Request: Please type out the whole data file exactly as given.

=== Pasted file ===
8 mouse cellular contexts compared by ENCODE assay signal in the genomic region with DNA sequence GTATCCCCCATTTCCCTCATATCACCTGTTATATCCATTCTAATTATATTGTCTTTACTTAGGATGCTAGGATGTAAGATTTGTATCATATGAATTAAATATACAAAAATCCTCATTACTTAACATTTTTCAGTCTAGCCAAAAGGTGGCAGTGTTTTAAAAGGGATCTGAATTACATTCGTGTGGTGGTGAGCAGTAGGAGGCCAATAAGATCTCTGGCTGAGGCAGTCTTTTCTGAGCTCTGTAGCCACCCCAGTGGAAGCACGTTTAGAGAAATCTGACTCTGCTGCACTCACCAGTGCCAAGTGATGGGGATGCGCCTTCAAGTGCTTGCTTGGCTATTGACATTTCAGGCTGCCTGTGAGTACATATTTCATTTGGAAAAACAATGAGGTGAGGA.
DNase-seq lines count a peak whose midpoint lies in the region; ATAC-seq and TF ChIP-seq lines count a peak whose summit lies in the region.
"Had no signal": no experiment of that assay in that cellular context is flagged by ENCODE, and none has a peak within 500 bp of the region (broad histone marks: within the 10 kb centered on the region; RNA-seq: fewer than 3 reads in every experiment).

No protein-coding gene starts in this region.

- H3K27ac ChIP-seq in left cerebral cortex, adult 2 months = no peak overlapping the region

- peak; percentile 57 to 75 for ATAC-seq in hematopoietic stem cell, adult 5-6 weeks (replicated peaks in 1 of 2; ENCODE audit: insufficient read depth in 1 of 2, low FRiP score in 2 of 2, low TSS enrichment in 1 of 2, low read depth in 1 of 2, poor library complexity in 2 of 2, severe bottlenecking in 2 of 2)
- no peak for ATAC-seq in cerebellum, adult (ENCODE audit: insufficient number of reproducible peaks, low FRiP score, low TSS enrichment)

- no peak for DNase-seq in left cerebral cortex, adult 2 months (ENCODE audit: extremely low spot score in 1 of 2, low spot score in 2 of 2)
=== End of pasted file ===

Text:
8 mouse cellular contexts compared by ENCODE assay signal in the genomic region with DNA sequence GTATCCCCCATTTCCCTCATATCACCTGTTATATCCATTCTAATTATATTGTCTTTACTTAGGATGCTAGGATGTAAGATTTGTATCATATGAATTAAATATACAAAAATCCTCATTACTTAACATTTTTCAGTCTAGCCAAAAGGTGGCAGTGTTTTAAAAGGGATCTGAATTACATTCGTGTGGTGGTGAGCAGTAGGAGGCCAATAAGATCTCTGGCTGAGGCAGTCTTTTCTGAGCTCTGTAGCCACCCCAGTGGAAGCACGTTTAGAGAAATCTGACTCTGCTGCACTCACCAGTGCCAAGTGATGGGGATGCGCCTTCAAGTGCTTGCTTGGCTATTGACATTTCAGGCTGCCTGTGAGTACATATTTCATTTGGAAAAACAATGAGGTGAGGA.
DNase-seq lines count a peak whose midpoint lies in the region; ATAC-seq and TF ChIP-seq lines count a peak whose summit lies in the region.
"Had no signal": no experiment of that assay in that cellular context is flagged by ENCODE, and none has a peak within 500 bp of the region (broad histone marks: within the 10 kb centered on the region; RNA-seq: fewer than 3 reads in every experiment).

No protein-coding gene starts in this region.

- H3K27ac ChIP-seq in left cerebral cortex, adult 2 months = no peak overlapping the region

- peak; percentile 57 to 75 for ATAC-seq in hematopoietic stem cell, adult 5-6 weeks (replicated peaks in 1 of 2; ENCODE audit: insufficient read depth in 1 of 2, low FRiP score in 2 of 2, low TSS enrichment in 1 of 2, low read depth in 1 of 2, poor library complexity in 2 of 2, severe bottlenecking in 2 of 2)
- no peak for ATAC-seq in cerebellum, adult (ENCODE audit: insufficient number of reproducible peaks, low FRiP score, low TSS enrichment)

- no peak for DNase-seq in left cerebral cortex, adult 2 months (ENCODE audit: extremely low spot score in 1 of 2, low spot score in 2 of 2)